Still, the findings came from the office of respected pollster Neil Newhouse.
And they back up the general feeling that the public wants lawbreakers to be caught with the cameras, as long as the law is fairly applied and cities don’t try to trap motorists just to collect more revenue.
On the psychological front, Republican pollster Bill McInturff, who conducts the Journal/NBC poll with Mr. Hart, says recent polling indicates that economic confidence began to plunge when housing prices and the stock market both dropped, suggesting that rebuilding consumer confidence will require both stable real-estate prices and a “decent” Dow Jones Industrial Average.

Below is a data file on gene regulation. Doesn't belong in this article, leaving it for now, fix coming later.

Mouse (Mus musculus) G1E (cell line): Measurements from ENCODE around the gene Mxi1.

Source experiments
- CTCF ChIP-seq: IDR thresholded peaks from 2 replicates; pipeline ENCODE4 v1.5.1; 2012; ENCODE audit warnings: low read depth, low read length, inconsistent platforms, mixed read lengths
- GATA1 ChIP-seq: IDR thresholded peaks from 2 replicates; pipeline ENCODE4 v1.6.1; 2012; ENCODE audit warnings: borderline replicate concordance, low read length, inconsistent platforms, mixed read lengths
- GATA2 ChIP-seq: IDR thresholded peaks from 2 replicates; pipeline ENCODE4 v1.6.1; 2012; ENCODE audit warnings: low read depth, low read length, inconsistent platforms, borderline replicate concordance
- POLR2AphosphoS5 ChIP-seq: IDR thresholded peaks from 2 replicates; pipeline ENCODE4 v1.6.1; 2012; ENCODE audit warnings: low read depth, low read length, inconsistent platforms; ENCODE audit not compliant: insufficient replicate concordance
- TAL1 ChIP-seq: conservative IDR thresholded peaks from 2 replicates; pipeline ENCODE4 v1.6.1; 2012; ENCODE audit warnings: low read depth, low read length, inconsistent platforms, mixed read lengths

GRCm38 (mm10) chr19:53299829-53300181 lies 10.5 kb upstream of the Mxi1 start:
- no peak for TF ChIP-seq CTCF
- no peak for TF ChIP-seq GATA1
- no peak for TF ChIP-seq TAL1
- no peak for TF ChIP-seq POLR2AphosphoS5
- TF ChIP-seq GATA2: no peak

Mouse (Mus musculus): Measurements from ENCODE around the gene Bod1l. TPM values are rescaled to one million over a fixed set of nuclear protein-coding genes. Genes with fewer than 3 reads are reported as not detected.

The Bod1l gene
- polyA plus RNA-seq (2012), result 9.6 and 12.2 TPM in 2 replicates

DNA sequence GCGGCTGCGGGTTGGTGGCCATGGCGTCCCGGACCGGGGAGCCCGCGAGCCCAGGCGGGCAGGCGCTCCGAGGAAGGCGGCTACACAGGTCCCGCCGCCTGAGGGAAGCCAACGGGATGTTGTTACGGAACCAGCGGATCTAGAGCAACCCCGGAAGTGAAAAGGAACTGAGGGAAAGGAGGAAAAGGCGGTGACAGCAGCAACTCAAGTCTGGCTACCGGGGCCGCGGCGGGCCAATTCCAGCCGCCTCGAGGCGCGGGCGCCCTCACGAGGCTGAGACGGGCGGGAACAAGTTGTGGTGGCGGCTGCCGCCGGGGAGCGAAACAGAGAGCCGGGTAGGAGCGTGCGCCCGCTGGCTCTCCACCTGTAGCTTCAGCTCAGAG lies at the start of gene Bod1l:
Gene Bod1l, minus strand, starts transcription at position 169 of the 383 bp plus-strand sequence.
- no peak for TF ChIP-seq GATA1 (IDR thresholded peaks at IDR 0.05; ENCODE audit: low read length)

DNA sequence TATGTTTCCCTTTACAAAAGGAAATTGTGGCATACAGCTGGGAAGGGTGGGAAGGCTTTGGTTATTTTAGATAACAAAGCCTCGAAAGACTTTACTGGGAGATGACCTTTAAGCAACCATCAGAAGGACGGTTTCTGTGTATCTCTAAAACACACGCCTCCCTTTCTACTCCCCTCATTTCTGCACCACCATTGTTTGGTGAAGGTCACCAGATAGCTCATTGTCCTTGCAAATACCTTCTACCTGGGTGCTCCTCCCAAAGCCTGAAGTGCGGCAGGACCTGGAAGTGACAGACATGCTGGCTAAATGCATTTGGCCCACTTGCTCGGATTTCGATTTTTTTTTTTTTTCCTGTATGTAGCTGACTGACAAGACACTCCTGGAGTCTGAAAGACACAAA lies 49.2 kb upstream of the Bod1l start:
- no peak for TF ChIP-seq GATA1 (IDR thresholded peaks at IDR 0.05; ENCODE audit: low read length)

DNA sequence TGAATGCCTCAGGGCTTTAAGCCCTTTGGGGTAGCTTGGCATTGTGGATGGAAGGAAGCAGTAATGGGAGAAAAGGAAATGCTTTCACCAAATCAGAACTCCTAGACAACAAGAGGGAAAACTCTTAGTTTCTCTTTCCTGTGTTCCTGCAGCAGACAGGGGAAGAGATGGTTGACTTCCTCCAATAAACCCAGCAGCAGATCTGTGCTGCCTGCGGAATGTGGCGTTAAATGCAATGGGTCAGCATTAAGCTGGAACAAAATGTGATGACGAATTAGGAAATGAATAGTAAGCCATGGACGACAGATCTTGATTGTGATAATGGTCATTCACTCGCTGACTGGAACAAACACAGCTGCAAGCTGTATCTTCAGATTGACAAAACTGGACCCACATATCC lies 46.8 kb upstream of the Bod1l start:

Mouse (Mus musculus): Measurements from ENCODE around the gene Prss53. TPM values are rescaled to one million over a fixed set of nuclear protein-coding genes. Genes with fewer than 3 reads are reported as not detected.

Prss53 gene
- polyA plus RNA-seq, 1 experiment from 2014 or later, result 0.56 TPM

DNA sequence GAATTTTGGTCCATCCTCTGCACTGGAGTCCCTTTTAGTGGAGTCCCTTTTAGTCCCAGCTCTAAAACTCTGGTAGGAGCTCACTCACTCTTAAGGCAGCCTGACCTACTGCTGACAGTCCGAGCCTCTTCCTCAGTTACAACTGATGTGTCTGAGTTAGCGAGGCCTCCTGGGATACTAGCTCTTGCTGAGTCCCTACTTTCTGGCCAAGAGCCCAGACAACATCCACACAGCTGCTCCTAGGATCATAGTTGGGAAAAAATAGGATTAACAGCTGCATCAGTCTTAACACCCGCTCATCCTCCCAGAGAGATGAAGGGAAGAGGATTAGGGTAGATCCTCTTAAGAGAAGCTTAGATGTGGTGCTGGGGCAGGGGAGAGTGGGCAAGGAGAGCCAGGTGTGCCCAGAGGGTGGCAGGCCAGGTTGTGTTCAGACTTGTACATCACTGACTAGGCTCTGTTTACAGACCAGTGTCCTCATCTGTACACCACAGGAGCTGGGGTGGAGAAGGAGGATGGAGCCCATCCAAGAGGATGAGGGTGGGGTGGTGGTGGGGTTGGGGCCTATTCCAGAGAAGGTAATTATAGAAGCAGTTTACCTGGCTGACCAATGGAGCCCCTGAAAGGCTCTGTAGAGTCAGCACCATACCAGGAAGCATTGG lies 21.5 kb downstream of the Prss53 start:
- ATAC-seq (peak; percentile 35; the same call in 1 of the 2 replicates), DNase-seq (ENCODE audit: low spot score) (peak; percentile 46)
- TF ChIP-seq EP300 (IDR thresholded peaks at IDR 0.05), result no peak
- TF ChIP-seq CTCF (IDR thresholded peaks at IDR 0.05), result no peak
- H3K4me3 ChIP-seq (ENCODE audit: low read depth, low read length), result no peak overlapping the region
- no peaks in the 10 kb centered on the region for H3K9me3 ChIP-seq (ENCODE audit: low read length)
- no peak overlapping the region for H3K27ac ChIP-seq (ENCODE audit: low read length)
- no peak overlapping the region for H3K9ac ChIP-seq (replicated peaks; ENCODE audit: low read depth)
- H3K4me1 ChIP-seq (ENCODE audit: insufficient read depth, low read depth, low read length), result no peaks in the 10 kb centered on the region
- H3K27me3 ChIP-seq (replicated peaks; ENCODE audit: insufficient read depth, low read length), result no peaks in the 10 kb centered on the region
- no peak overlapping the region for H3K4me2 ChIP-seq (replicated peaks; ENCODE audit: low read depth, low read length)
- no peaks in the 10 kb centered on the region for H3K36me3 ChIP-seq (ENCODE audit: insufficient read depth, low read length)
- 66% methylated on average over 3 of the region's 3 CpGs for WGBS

Indeed, Mr. McInturff notes that in a January Journal/NBC poll, equal percentages of Americans cited the decline in the stock market and the broader slowdown in the economy as a factor having “a great deal” of impact on them. In other words, people were as likely to feel hurt by the stock market’s decline as by the overall economic decline.
Seib also quotes McInturff on the political ramifications of the stock market conditions:
On a purely political level, Mr. Obama surely has noticed that his ideological foes are starting to point to the stock market as an indicator of low faith in his economic policies. “If I were one of his advisers,” says Mr. McInturff, “I would certainly see this as an additional rationale for trying to keep the market at least no worse than where it was when he became president — and hopefully better.”
The Kansas City Star also discusses the WSJ/NBC survey results.
Geoffrey Dickens of Newsbusters mentions the same WSJ/NBC survey results as he discusses the Today Show’s coverage this week.